From last week:
Ways to get lost for a while:
- Rambles in the Fields of Anarchist Individualism (pdf)
- Our Lost Continent: Episodes from an Alternate History of the Anarchist Idea
- Constructing Anarchisms—Participation
- Constructing Anarchisms—Philosophy
- Thoughts on Constructing Anarchisms
- Constructing Anarchisms: Introductory Notes
A neo-Proudhonian Synthesis:
- Constructing an Anarchism: Approaching An-Archy
- Constructing an Anarchism: Notes on the Approach
- Constructing an Anarchism: An-Archy
- Constructing an Anarchism: Tradition
- Constructing Anarchisms: Clarifications and Additional Tools
- Constructing an Anarchism: Synthesis
- Constructing Anarchisms: Vital Things
- Constructing an Anarchism: Governmentalism
- Constructing an Anarchism: Collective Force
- Constructing Anarchisms: The Anarchist and « Their Own »
- Constructing an Anarchism: Aubaine
- Constructing Anarchisms: Halfway to Anarchism
- Constructing an Anarchism: Individualism
- Constructing an Anarchism: Guarantism (Theory)
- Constructing an Anarchism: Guarantism (Application)
- Constructing an Anarchism: Contr’un
- Constructing an Anarchism: Encounter and Entente
- Constructing an Anarchism: « My Anarchism »
A Tour of the Lost Continent:
I’m going to tackle two concepts together this week—and start to set up the final summary for this portion of the workshop as well. As an experimental space assembled quickly and redecorated on the fly, “Constructing an Anarchism” has served me pretty well. But it was a space designed for more activity, more encounters with other participants, than it has actually seen—and I would be lying if I said it hasn’t felt just a bit cavernous when I give myself time to think about it. So I want to get the last two components of my anarchism on the table and then perhaps move fairly quickly into the summary.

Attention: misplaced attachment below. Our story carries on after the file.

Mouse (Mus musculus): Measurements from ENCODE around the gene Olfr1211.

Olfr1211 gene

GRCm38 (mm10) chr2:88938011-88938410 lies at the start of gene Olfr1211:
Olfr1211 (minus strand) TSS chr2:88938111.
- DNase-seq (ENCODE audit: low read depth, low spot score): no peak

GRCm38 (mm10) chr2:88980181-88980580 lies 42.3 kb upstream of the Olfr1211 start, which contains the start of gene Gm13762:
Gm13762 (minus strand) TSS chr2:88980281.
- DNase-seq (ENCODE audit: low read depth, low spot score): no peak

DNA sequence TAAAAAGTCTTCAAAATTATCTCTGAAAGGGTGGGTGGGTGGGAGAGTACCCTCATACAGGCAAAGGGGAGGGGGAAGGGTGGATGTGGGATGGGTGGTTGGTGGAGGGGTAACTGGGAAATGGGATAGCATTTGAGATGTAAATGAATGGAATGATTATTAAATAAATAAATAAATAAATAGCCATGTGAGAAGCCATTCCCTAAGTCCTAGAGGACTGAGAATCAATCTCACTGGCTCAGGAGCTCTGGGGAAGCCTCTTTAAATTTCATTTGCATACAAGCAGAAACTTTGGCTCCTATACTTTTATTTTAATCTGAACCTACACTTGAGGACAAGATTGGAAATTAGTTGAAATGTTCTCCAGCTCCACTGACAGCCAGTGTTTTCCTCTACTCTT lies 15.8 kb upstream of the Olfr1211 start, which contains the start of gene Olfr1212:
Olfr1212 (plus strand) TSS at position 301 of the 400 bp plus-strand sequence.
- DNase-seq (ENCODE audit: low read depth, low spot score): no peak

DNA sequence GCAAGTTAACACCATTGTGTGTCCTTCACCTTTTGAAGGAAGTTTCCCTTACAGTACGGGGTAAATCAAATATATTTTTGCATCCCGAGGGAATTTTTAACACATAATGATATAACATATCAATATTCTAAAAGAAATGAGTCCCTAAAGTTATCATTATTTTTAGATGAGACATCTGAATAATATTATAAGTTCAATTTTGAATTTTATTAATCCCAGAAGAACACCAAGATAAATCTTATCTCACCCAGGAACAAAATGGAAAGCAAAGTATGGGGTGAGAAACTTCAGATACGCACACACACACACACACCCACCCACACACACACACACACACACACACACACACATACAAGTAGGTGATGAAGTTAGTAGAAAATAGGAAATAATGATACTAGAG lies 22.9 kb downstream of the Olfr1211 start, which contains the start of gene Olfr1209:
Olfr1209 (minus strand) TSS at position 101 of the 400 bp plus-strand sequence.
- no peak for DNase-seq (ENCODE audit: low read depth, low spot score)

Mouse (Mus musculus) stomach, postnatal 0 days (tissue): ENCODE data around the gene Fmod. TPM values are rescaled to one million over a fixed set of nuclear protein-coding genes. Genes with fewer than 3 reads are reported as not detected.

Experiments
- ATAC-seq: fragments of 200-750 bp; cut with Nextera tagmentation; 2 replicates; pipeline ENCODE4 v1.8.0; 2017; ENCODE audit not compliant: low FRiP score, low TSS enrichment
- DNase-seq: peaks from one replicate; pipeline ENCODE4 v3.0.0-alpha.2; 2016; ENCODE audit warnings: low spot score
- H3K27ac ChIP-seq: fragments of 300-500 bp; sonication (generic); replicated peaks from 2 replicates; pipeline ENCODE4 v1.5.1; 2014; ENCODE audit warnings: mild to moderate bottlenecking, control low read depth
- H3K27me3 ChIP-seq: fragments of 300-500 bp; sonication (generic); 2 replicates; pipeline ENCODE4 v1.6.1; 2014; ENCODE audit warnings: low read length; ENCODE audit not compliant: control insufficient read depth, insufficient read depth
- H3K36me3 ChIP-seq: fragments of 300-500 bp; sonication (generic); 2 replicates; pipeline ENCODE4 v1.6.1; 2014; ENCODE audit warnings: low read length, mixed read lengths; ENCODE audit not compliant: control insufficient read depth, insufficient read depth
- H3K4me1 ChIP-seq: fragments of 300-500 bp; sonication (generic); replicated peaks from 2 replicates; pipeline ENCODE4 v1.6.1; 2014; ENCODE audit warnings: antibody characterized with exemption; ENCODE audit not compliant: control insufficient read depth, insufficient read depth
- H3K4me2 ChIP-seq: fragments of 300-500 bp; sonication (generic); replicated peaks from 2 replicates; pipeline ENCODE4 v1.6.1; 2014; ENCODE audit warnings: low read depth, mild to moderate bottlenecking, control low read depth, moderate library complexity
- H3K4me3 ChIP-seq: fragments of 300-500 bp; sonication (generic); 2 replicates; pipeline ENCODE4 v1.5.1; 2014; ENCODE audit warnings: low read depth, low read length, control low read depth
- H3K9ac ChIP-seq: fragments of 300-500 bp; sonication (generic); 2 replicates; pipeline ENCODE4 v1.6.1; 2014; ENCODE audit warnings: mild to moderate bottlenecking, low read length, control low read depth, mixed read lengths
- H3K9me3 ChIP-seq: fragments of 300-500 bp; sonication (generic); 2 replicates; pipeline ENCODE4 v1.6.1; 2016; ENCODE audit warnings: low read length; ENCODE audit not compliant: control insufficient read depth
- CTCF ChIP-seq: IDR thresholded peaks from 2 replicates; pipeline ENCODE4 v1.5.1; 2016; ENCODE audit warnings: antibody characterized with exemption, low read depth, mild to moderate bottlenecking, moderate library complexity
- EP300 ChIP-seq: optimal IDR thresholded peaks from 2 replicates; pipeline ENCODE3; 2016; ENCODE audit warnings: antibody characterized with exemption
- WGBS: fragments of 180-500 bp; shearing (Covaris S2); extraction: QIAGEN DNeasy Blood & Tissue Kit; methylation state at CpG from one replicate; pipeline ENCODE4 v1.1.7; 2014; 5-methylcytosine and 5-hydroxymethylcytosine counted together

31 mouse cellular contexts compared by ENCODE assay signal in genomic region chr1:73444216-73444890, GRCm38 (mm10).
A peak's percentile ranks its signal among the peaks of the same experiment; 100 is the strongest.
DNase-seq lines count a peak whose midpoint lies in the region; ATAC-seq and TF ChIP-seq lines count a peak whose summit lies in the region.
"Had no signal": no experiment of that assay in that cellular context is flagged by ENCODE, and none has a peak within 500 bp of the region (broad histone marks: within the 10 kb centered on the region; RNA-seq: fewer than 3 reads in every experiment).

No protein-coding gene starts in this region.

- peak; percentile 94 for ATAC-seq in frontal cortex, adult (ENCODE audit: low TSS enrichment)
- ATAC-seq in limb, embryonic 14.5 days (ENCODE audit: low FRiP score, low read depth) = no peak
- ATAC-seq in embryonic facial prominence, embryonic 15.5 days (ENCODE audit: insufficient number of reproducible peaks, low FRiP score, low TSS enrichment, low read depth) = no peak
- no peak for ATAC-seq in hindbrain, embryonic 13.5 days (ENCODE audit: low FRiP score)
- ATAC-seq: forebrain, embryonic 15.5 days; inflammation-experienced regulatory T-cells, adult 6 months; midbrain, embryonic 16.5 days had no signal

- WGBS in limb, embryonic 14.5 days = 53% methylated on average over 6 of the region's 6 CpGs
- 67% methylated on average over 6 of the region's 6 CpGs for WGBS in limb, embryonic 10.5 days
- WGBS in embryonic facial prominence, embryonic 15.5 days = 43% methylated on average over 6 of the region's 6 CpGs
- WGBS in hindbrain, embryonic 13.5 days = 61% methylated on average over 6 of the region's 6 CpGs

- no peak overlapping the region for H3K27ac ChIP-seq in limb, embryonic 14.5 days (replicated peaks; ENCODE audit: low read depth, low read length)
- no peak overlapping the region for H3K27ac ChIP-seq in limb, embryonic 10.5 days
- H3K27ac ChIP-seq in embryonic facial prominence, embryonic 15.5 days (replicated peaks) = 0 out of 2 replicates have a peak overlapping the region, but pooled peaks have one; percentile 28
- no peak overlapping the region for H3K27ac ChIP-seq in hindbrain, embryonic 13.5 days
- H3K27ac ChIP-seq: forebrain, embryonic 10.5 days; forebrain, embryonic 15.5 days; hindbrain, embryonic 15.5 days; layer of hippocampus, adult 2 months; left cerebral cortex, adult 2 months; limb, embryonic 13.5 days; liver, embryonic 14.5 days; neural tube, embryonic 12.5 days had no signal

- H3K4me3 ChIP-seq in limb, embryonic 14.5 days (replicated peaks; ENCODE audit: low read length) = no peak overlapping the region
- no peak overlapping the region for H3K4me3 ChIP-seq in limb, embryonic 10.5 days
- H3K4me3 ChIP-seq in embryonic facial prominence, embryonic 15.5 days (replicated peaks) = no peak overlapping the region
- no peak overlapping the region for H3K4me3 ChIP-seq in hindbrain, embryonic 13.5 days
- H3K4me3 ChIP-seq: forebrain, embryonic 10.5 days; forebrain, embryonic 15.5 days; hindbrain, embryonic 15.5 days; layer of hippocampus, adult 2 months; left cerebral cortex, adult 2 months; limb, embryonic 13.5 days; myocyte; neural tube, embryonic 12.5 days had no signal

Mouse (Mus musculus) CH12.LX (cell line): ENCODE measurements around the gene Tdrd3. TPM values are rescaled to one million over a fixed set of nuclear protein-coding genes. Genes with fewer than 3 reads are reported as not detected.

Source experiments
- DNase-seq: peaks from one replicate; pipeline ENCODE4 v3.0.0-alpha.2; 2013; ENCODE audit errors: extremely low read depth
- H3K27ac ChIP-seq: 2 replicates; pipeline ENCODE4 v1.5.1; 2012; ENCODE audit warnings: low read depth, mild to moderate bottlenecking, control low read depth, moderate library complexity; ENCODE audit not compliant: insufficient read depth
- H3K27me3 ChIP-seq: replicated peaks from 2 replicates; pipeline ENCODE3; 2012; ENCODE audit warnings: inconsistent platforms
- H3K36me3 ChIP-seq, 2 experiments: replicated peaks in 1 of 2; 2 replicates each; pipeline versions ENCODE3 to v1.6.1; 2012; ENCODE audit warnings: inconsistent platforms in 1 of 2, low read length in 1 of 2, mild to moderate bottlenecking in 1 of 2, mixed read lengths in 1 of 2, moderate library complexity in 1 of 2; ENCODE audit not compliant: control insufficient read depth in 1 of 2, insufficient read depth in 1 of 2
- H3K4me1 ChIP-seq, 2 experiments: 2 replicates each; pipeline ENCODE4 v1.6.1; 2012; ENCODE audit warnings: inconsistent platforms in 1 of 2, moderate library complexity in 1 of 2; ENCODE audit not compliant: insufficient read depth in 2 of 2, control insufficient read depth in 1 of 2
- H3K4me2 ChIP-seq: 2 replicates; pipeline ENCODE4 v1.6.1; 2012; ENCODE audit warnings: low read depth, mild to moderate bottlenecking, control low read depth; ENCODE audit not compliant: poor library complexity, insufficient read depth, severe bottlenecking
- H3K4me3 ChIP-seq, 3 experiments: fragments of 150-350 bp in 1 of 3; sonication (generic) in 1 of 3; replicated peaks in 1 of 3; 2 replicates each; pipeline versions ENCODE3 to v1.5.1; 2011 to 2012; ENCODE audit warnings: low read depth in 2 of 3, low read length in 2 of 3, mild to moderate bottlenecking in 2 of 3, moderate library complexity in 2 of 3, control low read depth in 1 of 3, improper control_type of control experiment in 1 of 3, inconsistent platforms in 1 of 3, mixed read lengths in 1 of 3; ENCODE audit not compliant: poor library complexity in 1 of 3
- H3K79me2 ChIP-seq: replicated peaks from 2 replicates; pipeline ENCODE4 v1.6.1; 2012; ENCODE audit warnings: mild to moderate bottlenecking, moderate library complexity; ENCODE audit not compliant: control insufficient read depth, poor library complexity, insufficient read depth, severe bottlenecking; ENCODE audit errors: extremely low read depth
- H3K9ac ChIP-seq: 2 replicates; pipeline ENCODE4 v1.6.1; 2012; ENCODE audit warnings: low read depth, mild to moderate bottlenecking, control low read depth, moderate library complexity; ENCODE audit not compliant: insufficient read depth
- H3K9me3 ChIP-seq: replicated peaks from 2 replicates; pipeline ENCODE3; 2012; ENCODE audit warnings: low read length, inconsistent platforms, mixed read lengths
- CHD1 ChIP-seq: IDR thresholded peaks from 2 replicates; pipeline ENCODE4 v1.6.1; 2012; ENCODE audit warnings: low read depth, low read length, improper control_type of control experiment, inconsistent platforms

We’re exploring the extent to which “anarchist practice” can be conceptualized in terms of three kinds of encounter. That’s just a particular way of saying that a part of practicing anarchism is accounting for the ways in which anarchy is and is not present in existing relations at any given moment, as well as the differences in that respect that might result from our actions, our associations, our rebellions, resistances, extrications, etc. But that particular way of saying what might be a fairly straightforward, fundamental thing about “being an anarchist” is also the hook by which we drag along much of the rest of the apparatus we have been constructing.
After all, it seems likely that most of our simple descriptions of anarchism are going to seem, well, pretty simple—which is why it has seemed useful to supplement the most basic elements of our construction (anarchy and anarchism) with enough other relatively well defined and articulated concepts that we can be pretty sure we’ve really said something by the time we’re done.
It’s worth taking a moment to reiterate just how modest the goals of this rather protracted exercise really are. We’re scrabbling for a bit of precious clarity with regard to the “beautiful idea”—or “beautiful ideal”—of anarchy—or anarchism—so that our attempts to see that beautiful thing—(those beautiful things?)—manifested in the world around us aren’t hobbled from the start. And one of the assumptions of the project is that part of the project of achieving personal clarity—of “making anarchism our own”—is a protracted, if not endlessly ongoing, and not always comfortable or cordial encounter with at least some of the various anarchies and anarchisms that we have inherited from those who came before us and found those things beautiful.
Using Proudhon’s work as a point of departure, my task in this opening example of “constructing an anarchism” has been as much to demonstrate a range of possible engagements with the anarchist past, prior to our survey of anarchist history, as it has been to argue for my own obviously idiosyncratic, if “classically” influenced understanding of anarchy and anarchism. So, while I really believe in the utility of the toolkit I’ve been constructing, it’s not terribly important to me whether or not you do. What is important to me is that those who want to work through the process themselves get a chance to encounter anarchy, anarchism and a range of other related concepts in forms that can’t simply be taken for granted. It’s a question, not just of restoring some anarchic character to our sometimes too-comfortable relations with anarchy and anarchism, but suggesting that we need to be prepared for that anarchy in our encounter with even the most “classical” sources.